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Simply Fit, by Cindy Haskin-Popp, will help you make physical activity a part of everyday life. The health benefits of regular exercise and overall daily physical activity will be discussed. Fun, practical and easy-to-follow tips on an exercise program will be shared, as will the most current research. Fitness tips for families and seniors, on fitness centers and on buying proper and affordable equipment will be regularly given. 

Sunday, February 27, 2011

Clear the Clutter, Renew Your Health & Fitness

By the looks of my snow-laden backyard, I suppose it would be fair to say it is a bit early for me to be Spring cleaning, but cleaning I am. You see, as embarrassed as I am to admit, I have clutter--clutter that is invading both my physical and mental space and it's impeding my efforts for a healthier me. So, I have decided that it is time to clean house and my mind.

Rarely do we make the connection that clutter can affect our health and fitness, but it can.

Impact of Physical Clutter
  • Increased Stress: Staring at piles of  unread magazines on the kitchen counter, searching through the overflow of old notes pinned on the cork board and rifling through a closet full of clothes that no longer fit can cause anxiety and stress. Experiencing these annoyances on a daily basis can result in chronically elevated levels of cortisol--the stress hormone. Chronically high cortisol levels have been linked to "emotional" eating and weight gain, as well as to heart disease.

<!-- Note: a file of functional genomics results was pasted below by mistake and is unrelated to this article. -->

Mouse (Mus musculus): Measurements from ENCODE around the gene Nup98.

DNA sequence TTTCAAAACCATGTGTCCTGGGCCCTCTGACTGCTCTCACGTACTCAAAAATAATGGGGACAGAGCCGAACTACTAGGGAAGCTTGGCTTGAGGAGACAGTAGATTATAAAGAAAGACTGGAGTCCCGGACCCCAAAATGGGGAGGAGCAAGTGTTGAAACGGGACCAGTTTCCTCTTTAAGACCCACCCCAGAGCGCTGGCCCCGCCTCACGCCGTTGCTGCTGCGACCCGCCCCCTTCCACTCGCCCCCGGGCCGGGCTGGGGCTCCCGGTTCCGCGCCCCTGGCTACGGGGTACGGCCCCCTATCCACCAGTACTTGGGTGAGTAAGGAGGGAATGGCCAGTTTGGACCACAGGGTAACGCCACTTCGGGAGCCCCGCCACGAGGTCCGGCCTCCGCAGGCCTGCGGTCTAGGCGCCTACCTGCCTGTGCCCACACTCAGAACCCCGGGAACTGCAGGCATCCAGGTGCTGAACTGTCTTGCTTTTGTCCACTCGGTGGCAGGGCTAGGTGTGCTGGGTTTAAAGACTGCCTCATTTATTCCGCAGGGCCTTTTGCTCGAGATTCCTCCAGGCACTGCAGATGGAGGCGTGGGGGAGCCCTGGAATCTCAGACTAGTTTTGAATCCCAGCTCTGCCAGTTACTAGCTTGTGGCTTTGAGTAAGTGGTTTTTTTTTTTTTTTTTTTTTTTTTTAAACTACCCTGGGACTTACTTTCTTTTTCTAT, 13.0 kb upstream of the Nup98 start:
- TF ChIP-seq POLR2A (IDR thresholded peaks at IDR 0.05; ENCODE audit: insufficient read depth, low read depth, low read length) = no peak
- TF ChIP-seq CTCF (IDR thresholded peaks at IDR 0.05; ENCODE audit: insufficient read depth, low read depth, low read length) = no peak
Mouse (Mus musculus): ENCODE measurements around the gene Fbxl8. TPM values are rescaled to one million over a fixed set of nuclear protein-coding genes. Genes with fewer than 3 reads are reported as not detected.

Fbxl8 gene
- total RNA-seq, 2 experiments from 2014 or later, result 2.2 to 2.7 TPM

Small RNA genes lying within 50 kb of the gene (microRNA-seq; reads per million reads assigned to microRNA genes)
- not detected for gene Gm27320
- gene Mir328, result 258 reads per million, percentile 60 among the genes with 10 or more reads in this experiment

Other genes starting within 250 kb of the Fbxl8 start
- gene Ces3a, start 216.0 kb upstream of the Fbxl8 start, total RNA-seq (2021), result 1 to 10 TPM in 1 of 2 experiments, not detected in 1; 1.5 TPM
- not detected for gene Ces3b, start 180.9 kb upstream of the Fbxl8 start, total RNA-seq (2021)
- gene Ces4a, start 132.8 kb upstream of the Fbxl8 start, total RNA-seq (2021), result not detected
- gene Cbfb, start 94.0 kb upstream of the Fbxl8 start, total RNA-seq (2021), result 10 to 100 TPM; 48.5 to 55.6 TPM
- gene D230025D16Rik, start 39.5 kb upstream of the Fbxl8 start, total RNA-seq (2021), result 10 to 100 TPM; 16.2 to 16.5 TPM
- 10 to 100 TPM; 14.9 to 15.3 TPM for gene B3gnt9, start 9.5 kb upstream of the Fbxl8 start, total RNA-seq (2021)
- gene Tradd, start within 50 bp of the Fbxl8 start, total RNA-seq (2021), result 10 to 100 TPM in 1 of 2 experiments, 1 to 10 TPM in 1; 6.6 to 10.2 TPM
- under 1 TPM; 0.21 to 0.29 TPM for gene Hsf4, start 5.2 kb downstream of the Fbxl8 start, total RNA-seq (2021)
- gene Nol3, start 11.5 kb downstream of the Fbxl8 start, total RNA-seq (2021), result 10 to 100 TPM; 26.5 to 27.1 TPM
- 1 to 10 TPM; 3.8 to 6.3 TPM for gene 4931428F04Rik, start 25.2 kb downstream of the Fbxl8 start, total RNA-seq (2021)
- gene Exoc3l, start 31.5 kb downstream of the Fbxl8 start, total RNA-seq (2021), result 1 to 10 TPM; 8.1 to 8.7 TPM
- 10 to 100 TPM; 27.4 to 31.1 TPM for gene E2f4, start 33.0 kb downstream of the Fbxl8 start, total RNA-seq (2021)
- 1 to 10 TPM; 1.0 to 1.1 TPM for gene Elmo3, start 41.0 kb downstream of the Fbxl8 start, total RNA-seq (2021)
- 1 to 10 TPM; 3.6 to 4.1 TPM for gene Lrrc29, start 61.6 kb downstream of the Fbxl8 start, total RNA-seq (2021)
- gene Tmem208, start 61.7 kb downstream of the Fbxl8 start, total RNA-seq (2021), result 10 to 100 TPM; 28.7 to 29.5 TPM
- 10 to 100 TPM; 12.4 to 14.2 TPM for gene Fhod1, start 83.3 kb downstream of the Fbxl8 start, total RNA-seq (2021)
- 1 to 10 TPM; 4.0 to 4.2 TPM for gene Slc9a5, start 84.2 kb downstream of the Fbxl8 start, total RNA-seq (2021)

• Accidental Injuries: Book bags, clothes, toys, etc., that have been left on the floor can lead to accidental falls and potentially serious injuries.
  • Fire Hazard: Stacks of papers and other items can potentially serve as fuel to spread a fire that has been accidentally started.
  • Health Hazard: Cluttered areas can serve as a breeding ground for bacteria, mold and mildew--especially when items are stored in dark, damp places such as the basement.
  • Impedes Efforts to Exercise: It is hard to use your treadmill when it has become a storage space for last season's clothes. Likewise, a bike ride is unlikely if you have to wade through an accumulation of yard tools to reach your bike.
  • Trigger for Mental Clutter: Holding onto mementos of yesteryear has the potential to hold you back by creating emotional clutter. Often, we use these possessions to define who we are -- which can be okay unless these items set self-identity in "stone." This can keep us from reaching our full potential. Life is a series of moments that define who we are. Past moments should be used as footholds to take us through present moments and into the future, not lock us into yesteryear.
Remove the physical clutter from your home and clear the emotional clutter in your mind for an easier travel down the road to better health and fitness.

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